Southern Design Elements for Your New England Home
Over the weekend, I was lucky enough to be in a beautiful wedding in Isle of Palms, South Carolina, a city about 15 miles east of Charleston. While down there, I was blown away by the architecture and design elements of the waterfront “cottages” and historic plantations throughout the area. Charleston was very traditionally southern, while Isle of Palms had an added coastal flair. Every day, I found myself saying, “Ooh, look at that door!” or, “Check out that porch!” I am sure my friends got sick of that quickly, but I loved it so much that I wanted to share some tips and tricks to bringing a little southern flair to Massachusetts.
“Haint Blue” Porch Ceilings:
Walking down the street in South Carolina, you will see nearly everyone’s porch ceiling is a light blue color. The century-old southern tradition of a light blue porch ceiling comes first from superstition and has continued as tradition. It was originally believed that this blue color painted on the porch ceiling would protect the home from “haints” or restless spirits that would bring evil. It was believed that the spirits could not cross water, which is what the blue paint represented. While haints may not be an everyday concern for homeowners now, it still brings a southern charm and cheerfulness that can make any porch “pop”.
TIP: Benjamin Moore’s Palladian Blue is a perfect “haint blue”.
While cable railings themselves may not be truly southern, I saw cable railings used for porches and decks frequently at the newer houses along the coast. A cable rail system, which replaces a typical rail system with spindles, is ideal for a coastal setting because they give the most unobstructed view to the stunning shorelines (aside from glass which is pricy and can be dangerous to birds). Using a cable railing system is a way to instantly update a deck or porch, especially if you have views you want to take advantage of.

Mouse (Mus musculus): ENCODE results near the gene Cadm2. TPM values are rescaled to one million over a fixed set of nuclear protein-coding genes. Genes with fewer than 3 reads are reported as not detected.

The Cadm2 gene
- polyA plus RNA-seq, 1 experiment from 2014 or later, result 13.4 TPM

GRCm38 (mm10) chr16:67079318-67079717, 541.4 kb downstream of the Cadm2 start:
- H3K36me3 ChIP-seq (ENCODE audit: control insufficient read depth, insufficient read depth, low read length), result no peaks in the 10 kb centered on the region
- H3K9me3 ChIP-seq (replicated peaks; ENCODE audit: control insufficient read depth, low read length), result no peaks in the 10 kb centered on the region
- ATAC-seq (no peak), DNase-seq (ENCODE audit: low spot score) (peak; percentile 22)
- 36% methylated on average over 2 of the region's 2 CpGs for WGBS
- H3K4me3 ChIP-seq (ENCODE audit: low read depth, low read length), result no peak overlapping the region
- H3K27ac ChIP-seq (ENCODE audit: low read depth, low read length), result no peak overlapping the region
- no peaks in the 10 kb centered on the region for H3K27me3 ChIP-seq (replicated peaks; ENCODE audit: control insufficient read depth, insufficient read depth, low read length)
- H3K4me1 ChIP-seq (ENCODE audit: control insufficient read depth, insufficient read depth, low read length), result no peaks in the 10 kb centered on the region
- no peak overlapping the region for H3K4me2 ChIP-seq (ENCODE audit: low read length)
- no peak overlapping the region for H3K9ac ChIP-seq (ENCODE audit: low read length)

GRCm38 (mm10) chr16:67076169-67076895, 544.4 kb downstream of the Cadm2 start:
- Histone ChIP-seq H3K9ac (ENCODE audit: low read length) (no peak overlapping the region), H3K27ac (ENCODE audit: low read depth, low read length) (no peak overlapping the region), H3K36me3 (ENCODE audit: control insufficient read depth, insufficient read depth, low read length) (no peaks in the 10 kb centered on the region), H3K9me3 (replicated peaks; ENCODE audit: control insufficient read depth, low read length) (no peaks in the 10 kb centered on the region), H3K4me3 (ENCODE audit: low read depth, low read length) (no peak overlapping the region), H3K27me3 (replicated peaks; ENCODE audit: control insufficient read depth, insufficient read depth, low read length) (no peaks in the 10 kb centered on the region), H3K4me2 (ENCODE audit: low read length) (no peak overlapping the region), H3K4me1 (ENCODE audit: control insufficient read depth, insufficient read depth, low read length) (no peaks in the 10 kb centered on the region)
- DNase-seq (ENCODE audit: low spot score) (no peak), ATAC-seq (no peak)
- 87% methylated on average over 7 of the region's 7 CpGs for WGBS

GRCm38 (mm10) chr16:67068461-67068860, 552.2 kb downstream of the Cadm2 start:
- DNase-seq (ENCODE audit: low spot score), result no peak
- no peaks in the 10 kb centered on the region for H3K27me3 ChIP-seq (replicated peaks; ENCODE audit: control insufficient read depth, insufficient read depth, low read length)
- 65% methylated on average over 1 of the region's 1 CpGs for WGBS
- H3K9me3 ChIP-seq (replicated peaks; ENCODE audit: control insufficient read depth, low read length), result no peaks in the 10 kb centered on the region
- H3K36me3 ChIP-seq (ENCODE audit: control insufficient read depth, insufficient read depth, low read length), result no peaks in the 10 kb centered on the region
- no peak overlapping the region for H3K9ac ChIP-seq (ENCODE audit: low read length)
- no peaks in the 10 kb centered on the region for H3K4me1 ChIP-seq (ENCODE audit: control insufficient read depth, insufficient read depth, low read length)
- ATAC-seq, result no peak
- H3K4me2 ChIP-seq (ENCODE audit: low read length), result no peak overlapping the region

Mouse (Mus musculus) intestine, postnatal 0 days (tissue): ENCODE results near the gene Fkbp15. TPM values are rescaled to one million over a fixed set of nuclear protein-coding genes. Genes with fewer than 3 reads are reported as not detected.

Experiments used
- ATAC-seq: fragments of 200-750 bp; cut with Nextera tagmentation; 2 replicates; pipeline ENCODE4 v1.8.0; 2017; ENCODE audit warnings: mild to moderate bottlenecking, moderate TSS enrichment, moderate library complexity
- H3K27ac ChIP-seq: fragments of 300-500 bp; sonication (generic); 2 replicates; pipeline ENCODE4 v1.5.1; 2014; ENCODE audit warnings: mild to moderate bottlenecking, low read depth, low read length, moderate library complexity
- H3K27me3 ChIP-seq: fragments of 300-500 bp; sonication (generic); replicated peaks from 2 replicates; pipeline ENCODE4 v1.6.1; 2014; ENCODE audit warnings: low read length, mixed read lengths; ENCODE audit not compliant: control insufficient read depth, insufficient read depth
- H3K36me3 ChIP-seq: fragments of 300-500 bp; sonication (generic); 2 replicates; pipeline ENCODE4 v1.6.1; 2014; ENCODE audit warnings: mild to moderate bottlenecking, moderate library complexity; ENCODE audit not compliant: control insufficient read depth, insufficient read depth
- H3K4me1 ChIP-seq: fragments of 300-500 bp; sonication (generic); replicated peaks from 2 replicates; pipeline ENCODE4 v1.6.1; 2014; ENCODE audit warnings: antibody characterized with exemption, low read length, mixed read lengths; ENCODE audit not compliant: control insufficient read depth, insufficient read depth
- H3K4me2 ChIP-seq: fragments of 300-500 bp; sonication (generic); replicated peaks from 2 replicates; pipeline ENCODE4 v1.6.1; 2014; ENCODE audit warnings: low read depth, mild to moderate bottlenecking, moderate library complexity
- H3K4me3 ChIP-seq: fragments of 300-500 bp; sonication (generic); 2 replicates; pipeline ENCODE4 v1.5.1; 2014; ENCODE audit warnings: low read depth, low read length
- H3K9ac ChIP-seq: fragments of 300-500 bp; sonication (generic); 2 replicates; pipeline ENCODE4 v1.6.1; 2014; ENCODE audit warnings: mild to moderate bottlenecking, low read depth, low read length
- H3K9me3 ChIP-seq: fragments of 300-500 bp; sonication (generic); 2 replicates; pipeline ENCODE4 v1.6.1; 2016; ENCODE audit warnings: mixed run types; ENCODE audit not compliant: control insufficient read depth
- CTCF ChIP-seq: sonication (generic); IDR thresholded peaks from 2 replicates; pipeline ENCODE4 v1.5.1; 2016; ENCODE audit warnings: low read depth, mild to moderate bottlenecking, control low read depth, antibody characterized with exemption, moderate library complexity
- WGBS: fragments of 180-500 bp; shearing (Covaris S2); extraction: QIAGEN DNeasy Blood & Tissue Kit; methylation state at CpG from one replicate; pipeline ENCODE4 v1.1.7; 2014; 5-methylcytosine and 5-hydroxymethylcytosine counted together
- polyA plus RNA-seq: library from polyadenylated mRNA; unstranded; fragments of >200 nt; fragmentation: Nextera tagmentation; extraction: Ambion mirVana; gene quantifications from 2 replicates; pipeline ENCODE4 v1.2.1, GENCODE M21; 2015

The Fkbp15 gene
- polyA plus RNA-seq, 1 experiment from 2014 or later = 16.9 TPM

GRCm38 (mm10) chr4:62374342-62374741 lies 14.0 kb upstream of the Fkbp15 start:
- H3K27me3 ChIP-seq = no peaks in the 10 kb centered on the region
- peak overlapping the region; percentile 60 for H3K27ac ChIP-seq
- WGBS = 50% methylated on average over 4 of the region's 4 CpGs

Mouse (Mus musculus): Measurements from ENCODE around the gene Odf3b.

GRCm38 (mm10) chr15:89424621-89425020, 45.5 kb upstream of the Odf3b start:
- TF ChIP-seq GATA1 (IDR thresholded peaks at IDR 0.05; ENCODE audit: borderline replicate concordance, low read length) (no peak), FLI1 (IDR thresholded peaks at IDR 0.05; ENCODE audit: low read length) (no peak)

Nothing screams the south more than a mason jar filled with sweet tea. But instead of just using that mason jar for drinking out of or canning with, use them as décor in the kitchen. Use them as storage containers for sugar and flour, or decorate your tablescape with mason jars filled with flowers or votive candles. There are even mason jar inspired light fixtures out there, like this one from Pottery Barn.
Associated with large southern plantations where they were most often used, plantation shutters are an easy way to bring a southern design staple to your Massachusetts home. While plantation shutters actually first date back to ancient Greece, they gained popularity in the 18th and 19th century in the south to facilitate their elegant design style. Used for light control, ventilation, and protection, they are an attractive way to dress your windows without much frill.
If you have a porch like almost all the homes I saw on vacation did, then you need porch furniture. A porch swing or some matching painted rocking chairs on the front porch As they say in the south when asked what every Southern porch needs, the answer is always, “A swing, a glass of sweet tea and a dog,” according to Rick Clanton of Group 3, a design firm in South Carolina. I can’t argue with that!